This article contains adult content.
The show-stopping The Way Of The Modern Man installation, from Jana Cruder at the Los Angeles ART Show this past weekend, had onlookers doing more than just lookin atg it. Driven by audience interaction, Cruder’s work has participants taking it all of for the sake of art. Cruder tells The Creators Project, “This was the first public installation of the works made possible by the DO ArT Foundation, a Los Angeles-based nonprofit that works to bring art to the public. This installation at the LAArt Show was the most publicly attended installation so far with a reach in the upwards 65,000 people.” She tells us, “Judging by the crowds’ reactions and comments, it truly hit a chord with people. That was the encouraging thing about it, the public wanted to be involved.”
For the work, Cruder requests audience involvement, so she and others can observe the the human body, behavior, and changes in posture that occur while texting. “I chose to have people remove their clothing to their comfort level. It’s best for the project if people are nude because I can observe the spine better and see the subtleties of the body communication and language. I feel with the clothing removed, it levels the playing field and shows us we’re all human.” Cruder explains, “I was surprised how intimate and personal people would get with me so quickly. It also was very interesting how people digitally consumed the works, as the exhibition itself is about digital culture.”
Reflecting on the expectations of herself and the crowd, Cruder describes the emotional process, “Pretty much everyone was nervous when they entered. It’s crucial to the art to create a space where they feel comfortable enough to open up, that’s why I created the inside of the booth to feel womb like, warm and soft peach color. The subject couldn't see out but could be observed by others.” Cruder explains, “After a few questions I had them undress to their comfort levels and then we’d continue. It was interesting that the nervousness tended to go away after they were fully nude and the deeper we got into the questioning. People left excited and confident, to me they were truly remarkable and brave.”
During the participants' time spent in the box, Cruder engages with them, as they stand isolated, with only the presence of their smartphones. “I worked closely with a psychologist who is passionate about the works because she is starting to really see some of the effects of anxiety and modern addictions to technology in her clients.” Cruder continues, “She and I worked together to create questions that would elicit feeling, that would take the subject through a range of emotion and trigger the release of serotonin and dopamine. It was important for me to see how we are communicating and how we are creating bonds and what is changing neurochemically through these devices.”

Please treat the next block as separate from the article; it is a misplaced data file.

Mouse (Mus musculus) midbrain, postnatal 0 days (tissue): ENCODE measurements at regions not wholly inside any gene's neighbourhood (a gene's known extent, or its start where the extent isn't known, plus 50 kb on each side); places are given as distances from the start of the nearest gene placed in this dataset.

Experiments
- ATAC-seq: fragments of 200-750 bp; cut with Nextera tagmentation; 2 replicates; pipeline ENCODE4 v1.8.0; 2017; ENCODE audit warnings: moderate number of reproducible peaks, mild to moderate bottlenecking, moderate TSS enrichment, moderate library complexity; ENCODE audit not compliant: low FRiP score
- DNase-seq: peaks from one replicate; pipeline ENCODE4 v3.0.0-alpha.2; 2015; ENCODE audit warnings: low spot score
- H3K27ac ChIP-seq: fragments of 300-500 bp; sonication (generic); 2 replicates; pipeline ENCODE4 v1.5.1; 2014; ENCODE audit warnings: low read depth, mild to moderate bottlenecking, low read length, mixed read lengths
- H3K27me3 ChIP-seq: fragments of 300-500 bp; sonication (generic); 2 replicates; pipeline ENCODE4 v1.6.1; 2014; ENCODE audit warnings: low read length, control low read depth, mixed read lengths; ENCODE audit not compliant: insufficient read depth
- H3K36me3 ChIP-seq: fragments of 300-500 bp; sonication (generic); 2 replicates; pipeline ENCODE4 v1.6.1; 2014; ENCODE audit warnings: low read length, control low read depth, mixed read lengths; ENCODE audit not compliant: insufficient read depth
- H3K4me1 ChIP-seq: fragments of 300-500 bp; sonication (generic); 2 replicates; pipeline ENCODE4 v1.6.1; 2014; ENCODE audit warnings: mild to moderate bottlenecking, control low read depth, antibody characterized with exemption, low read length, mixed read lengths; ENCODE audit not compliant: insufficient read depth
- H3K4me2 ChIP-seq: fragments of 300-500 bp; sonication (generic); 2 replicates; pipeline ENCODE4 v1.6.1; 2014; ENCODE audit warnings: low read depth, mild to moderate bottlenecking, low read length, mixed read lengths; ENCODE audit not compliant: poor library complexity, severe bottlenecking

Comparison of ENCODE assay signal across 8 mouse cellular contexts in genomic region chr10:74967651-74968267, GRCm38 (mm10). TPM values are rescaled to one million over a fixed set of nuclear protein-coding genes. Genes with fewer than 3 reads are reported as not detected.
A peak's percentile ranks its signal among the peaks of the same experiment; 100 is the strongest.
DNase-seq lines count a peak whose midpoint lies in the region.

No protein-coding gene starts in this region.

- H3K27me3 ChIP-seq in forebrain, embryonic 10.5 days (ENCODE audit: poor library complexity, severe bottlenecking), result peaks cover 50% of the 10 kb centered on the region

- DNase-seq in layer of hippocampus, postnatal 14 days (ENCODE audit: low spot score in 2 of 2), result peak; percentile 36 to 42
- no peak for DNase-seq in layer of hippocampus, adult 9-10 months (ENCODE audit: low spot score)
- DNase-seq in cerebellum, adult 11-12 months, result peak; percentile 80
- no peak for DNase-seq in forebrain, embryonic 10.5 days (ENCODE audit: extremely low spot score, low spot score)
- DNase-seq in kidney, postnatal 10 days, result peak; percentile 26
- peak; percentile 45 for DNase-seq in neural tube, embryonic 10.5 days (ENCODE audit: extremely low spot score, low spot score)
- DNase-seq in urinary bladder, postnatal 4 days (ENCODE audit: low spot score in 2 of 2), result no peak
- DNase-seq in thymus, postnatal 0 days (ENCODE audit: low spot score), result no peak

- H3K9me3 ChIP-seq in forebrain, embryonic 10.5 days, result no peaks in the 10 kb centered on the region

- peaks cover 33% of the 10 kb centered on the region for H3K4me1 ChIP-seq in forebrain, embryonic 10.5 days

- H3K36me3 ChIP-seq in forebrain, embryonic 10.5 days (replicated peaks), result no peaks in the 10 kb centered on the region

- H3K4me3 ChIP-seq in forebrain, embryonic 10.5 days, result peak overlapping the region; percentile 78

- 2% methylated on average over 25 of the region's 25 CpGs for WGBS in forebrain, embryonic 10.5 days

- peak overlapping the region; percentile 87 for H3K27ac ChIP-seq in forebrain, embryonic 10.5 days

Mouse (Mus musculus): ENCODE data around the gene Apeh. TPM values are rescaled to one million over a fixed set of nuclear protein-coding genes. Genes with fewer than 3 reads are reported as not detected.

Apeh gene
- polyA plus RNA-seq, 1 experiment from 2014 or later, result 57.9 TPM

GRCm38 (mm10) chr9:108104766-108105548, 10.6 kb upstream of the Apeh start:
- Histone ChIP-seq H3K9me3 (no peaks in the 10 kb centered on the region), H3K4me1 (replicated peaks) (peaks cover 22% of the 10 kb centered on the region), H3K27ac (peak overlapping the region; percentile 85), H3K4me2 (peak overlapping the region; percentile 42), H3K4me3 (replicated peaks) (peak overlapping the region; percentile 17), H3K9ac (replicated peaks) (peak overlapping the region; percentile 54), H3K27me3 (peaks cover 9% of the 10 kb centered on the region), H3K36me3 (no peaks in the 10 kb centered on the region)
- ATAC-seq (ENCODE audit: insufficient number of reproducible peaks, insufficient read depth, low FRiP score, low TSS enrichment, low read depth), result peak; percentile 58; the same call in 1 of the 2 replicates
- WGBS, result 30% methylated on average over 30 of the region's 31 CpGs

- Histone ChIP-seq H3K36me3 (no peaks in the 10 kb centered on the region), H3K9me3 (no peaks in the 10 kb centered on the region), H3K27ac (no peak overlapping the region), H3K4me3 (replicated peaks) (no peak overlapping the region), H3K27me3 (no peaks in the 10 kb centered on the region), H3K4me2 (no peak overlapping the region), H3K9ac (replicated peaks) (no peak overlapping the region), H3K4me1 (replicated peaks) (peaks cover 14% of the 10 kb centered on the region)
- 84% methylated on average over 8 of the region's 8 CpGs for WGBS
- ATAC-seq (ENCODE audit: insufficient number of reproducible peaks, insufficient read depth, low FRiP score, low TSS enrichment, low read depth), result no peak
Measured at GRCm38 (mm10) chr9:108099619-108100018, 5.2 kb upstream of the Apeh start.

While Cruder remains behind the scenes for the text exchange, onlookers can read the entire conversation on a big screen as it happens. “The live, streaming text feed gave the audience a little insight with how the participants were feeling.” Cruder explains, “The exchange was an intimate dance, I’d ask a very deep question about fear or pain and then ask a lighter question or inject humor. I was working to get them to go deep into their emotional beings and share that with me. Some people went there more easily than others, and I observed through their body language that some people had no physical response when I asked them deep questions.”
A big part of Cruder’s project is not only to observe the changes we are experiencing, but to bring awareness back to ourselves. “In our ultra fast-paced hyper-reality of instant communication, we are not communicating how we really feel and that is changing humanity,” she says. In the future, she hopes to carry this piece onto other locations to keep the dialog going. “I want to have the public continue to engage with this work. I want to take it to other cities and continue to do the project as different installations in different locations. I want to collect more observations of humanity and how it's changing due to our communication through these devices.”
Click here to visit Jana Cruder's website.